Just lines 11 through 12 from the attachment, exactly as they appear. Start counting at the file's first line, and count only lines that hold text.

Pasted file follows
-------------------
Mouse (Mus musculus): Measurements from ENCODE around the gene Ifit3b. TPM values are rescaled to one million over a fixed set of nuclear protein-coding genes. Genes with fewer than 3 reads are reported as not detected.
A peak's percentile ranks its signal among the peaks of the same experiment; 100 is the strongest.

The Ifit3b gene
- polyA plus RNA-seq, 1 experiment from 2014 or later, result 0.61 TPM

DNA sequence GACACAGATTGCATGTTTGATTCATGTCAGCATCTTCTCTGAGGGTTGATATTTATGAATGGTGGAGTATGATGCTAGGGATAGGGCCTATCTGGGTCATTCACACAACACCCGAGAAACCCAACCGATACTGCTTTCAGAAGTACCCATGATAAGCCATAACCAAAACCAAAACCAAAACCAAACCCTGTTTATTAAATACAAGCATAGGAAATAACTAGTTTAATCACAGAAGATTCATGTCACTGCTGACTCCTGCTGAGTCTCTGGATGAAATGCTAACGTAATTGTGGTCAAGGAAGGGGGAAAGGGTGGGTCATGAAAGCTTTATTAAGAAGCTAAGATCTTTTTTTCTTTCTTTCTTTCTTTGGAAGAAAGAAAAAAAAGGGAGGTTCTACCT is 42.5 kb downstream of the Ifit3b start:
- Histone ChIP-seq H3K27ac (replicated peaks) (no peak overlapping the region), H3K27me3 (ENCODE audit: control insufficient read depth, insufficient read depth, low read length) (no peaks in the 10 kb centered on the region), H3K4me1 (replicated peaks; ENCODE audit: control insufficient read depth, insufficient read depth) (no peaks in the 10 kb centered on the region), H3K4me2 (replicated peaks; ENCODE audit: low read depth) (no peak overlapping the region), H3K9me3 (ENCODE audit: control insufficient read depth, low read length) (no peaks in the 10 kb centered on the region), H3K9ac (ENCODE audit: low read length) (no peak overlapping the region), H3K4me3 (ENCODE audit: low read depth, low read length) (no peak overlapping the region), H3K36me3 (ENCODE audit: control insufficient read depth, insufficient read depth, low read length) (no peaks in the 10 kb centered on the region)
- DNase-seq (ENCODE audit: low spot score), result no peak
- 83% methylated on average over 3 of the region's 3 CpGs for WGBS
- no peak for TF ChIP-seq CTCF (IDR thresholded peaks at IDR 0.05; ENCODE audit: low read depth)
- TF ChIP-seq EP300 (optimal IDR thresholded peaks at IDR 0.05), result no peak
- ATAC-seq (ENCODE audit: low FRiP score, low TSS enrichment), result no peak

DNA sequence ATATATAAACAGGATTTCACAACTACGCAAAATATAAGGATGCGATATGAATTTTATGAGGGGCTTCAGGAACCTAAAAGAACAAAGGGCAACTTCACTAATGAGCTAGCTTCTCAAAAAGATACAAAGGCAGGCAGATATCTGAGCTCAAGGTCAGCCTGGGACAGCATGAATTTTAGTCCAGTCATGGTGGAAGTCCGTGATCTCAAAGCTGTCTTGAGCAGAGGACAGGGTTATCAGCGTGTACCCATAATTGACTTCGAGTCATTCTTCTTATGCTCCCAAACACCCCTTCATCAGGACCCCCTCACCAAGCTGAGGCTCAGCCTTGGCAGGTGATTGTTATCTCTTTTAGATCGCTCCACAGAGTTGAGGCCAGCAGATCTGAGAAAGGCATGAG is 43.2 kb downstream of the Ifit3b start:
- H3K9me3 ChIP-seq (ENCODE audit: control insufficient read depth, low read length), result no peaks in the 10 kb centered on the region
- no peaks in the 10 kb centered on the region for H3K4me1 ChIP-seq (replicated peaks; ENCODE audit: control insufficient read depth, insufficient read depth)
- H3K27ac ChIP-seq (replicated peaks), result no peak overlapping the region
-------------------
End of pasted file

- ATAC-seq (ENCODE audit: low FRiP score, low TSS enrichment), result no peak

DNA sequence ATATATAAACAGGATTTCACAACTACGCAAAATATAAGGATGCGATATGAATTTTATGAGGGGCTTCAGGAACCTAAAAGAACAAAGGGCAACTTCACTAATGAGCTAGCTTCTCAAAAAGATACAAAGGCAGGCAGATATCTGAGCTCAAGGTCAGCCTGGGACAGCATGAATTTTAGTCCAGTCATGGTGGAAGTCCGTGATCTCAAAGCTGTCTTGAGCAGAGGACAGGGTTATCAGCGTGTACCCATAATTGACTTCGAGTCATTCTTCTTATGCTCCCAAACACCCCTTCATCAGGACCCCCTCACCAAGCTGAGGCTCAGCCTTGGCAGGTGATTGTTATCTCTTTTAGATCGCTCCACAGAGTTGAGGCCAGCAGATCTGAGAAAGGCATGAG is 43.2 kb downstream of the Ifit3b start: